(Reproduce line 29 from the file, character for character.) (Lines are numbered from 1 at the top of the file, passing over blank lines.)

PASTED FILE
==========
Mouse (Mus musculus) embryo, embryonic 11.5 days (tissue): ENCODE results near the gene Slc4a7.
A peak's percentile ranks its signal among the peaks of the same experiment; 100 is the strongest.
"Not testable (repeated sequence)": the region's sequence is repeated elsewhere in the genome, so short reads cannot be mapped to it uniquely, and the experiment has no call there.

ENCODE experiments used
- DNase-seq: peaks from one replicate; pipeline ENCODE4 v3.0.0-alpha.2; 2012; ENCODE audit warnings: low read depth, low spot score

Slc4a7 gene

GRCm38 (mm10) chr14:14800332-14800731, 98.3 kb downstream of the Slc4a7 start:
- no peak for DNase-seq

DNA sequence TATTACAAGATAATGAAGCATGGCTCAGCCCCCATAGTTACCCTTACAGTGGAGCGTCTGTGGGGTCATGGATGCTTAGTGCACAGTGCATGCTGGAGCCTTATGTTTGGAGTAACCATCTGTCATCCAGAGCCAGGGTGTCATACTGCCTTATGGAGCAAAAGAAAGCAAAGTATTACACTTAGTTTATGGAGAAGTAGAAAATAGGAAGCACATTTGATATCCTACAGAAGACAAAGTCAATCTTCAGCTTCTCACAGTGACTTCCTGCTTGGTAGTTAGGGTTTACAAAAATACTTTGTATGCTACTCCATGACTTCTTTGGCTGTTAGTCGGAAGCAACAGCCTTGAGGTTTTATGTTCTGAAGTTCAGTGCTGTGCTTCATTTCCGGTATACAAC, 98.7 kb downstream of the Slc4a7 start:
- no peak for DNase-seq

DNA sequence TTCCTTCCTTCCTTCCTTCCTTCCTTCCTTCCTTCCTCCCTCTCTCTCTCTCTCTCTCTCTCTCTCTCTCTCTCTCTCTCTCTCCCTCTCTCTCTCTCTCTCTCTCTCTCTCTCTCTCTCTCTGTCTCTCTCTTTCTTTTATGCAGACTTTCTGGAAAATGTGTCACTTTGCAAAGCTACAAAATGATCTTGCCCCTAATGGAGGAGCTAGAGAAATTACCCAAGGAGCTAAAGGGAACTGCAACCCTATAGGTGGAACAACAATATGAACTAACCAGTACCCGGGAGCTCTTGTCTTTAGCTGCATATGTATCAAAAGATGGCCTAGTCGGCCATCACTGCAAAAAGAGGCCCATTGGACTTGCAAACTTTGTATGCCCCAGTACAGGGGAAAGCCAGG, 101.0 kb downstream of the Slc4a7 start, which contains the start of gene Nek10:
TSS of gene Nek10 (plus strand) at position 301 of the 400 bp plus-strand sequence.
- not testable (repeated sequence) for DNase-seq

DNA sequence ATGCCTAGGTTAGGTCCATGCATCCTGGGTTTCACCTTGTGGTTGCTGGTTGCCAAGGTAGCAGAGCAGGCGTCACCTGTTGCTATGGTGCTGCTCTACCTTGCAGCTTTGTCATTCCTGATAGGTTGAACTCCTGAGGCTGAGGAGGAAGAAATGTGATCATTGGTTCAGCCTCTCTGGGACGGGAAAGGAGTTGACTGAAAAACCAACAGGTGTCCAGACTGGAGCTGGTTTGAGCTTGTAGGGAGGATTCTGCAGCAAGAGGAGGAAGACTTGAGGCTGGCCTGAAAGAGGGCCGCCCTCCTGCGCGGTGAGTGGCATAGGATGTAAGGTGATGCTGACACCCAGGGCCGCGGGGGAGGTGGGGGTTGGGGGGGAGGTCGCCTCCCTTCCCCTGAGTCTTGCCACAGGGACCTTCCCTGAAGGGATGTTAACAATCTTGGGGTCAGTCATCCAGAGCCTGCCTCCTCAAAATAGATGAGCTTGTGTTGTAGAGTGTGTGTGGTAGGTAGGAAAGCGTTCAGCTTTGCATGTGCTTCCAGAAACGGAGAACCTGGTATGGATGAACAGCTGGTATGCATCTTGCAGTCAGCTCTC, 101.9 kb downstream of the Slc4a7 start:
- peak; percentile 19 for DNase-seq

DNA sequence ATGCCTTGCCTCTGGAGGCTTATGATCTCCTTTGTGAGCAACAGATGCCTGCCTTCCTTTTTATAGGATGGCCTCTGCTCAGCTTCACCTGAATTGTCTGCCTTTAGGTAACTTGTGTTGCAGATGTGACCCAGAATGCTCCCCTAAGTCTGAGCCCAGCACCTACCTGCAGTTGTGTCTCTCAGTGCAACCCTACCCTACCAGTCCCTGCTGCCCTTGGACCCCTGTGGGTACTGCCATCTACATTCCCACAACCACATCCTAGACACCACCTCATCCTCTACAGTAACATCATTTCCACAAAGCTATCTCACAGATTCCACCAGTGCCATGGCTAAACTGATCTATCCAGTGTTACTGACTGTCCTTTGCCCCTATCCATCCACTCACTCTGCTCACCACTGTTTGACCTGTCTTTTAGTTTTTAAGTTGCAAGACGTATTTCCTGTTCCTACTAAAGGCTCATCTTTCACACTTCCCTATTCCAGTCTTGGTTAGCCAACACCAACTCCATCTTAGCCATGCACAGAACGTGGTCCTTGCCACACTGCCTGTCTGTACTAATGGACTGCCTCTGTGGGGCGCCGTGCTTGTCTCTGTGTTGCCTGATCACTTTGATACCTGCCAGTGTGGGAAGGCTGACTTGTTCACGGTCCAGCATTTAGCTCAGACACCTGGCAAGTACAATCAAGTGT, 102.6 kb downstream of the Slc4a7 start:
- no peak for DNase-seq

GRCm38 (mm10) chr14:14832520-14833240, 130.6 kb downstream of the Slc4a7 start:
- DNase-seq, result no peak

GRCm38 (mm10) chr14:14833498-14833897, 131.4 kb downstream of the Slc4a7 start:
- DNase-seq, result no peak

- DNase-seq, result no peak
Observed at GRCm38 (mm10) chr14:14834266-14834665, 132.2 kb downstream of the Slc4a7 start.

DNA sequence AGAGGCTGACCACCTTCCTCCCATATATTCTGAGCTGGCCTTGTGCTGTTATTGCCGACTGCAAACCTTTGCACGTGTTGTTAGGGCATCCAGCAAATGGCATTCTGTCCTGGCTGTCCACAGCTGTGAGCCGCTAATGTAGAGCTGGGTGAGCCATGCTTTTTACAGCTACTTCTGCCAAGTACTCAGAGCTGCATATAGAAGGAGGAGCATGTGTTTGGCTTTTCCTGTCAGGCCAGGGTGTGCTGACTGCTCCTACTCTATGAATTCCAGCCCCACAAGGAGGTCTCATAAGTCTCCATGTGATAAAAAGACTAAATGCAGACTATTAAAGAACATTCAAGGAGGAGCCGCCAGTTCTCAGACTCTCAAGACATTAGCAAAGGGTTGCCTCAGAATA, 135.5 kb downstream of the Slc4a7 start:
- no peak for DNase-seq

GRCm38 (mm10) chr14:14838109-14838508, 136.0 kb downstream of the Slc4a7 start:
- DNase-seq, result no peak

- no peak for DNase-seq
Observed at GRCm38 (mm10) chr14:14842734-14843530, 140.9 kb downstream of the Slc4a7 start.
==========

Observed at GRCm38 (mm10) chr14:14842734-14843530, 140.9 kb downstream of the Slc4a7 start.